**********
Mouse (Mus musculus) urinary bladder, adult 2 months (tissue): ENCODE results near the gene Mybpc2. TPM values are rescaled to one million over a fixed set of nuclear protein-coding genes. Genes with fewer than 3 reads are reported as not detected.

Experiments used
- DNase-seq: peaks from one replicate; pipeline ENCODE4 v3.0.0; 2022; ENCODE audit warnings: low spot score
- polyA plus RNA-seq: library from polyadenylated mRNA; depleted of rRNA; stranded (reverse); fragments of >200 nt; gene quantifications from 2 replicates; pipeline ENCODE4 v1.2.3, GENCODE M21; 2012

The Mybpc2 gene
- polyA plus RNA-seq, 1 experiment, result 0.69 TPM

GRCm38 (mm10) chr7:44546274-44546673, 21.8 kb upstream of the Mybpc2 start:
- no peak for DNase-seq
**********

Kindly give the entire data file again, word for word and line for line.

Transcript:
Mouse (Mus musculus) urinary bladder, adult 2 months (tissue): ENCODE results near the gene Mybpc2. TPM values are rescaled to one million over a fixed set of nuclear protein-coding genes. Genes with fewer than 3 reads are reported as not detected.

Experiments used
- DNase-seq: peaks from one replicate; pipeline ENCODE4 v3.0.0; 2022; ENCODE audit warnings: low spot score
- polyA plus RNA-seq: library from polyadenylated mRNA; depleted of rRNA; stranded (reverse); fragments of >200 nt; gene quantifications from 2 replicates; pipeline ENCODE4 v1.2.3, GENCODE M21; 2012

The Mybpc2 gene
- polyA plus RNA-seq, 1 experiment, result 0.69 TPM

GRCm38 (mm10) chr7:44546274-44546673, 21.8 kb upstream of the Mybpc2 start:
- no peak for DNase-seq